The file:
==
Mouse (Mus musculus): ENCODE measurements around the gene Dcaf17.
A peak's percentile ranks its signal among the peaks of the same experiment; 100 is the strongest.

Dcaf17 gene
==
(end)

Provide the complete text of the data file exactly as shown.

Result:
Mouse (Mus musculus): ENCODE measurements around the gene Dcaf17.
A peak's percentile ranks its signal among the peaks of the same experiment; 100 is the strongest.

Dcaf17 gene